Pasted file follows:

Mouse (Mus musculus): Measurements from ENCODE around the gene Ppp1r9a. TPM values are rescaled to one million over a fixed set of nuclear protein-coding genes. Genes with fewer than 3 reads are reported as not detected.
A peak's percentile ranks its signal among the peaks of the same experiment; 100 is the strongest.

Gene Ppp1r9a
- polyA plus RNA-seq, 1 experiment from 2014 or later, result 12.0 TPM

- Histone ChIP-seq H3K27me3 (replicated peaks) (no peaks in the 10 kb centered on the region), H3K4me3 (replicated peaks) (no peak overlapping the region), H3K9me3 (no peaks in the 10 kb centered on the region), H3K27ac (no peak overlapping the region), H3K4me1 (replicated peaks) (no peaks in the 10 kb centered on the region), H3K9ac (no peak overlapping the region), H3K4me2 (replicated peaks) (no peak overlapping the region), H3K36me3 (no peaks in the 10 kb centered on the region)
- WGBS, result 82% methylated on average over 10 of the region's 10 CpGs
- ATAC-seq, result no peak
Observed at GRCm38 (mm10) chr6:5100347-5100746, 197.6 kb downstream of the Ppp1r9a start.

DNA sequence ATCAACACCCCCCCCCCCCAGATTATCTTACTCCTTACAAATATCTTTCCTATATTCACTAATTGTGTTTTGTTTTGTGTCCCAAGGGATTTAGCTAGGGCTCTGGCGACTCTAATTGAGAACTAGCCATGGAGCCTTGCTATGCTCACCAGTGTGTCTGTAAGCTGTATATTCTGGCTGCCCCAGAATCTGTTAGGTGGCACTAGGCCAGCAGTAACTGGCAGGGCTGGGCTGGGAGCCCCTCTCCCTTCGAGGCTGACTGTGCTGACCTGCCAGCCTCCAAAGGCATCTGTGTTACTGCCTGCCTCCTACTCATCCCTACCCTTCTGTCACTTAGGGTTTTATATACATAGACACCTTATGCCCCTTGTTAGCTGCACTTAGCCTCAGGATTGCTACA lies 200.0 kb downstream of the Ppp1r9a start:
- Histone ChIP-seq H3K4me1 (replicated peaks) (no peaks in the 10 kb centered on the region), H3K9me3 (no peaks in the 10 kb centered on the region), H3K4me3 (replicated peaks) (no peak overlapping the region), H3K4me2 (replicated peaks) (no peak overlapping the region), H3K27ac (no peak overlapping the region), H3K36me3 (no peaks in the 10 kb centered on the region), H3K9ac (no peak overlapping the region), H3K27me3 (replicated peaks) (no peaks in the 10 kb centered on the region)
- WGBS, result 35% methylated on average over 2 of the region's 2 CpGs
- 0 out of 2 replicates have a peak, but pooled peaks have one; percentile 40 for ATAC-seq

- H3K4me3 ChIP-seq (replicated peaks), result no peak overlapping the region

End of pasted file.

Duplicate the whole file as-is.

Mouse (Mus musculus): Measurements from ENCODE around the gene Ppp1r9a. TPM values are rescaled to one million over a fixed set of nuclear protein-coding genes. Genes with fewer than 3 reads are reported as not detected.
A peak's percentile ranks its signal among the peaks of the same experiment; 100 is the strongest.

Gene Ppp1r9a
- polyA plus RNA-seq, 1 experiment from 2014 or later, result 12.0 TPM

- Histone ChIP-seq H3K27me3 (replicated peaks) (no peaks in the 10 kb centered on the region), H3K4me3 (replicated peaks) (no peak overlapping the region), H3K9me3 (no peaks in the 10 kb centered on the region), H3K27ac (no peak overlapping the region), H3K4me1 (replicated peaks) (no peaks in the 10 kb centered on the region), H3K9ac (no peak overlapping the region), H3K4me2 (replicated peaks) (no peak overlapping the region), H3K36me3 (no peaks in the 10 kb centered on the region)
- WGBS, result 82% methylated on average over 10 of the region's 10 CpGs
- ATAC-seq, result no peak
Observed at GRCm38 (mm10) chr6:5100347-5100746, 197.6 kb downstream of the Ppp1r9a start.

DNA sequence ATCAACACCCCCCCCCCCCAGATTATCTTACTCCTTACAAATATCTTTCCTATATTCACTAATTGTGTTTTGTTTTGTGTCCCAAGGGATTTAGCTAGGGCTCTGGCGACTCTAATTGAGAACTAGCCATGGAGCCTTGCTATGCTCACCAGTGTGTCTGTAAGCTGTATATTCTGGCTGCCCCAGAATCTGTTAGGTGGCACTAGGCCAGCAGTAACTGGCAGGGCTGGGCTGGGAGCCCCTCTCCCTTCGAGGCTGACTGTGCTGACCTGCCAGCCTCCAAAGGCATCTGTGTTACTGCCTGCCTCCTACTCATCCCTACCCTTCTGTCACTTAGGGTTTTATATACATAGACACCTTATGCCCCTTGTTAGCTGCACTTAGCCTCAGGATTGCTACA lies 200.0 kb downstream of the Ppp1r9a start:
- Histone ChIP-seq H3K4me1 (replicated peaks) (no peaks in the 10 kb centered on the region), H3K9me3 (no peaks in the 10 kb centered on the region), H3K4me3 (replicated peaks) (no peak overlapping the region), H3K4me2 (replicated peaks) (no peak overlapping the region), H3K27ac (no peak overlapping the region), H3K36me3 (no peaks in the 10 kb centered on the region), H3K9ac (no peak overlapping the region), H3K27me3 (replicated peaks) (no peaks in the 10 kb centered on the region)
- WGBS, result 35% methylated on average over 2 of the region's 2 CpGs
- 0 out of 2 replicates have a peak, but pooled peaks have one; percentile 40 for ATAC-seq

- H3K4me3 ChIP-seq (replicated peaks), result no peak overlapping the region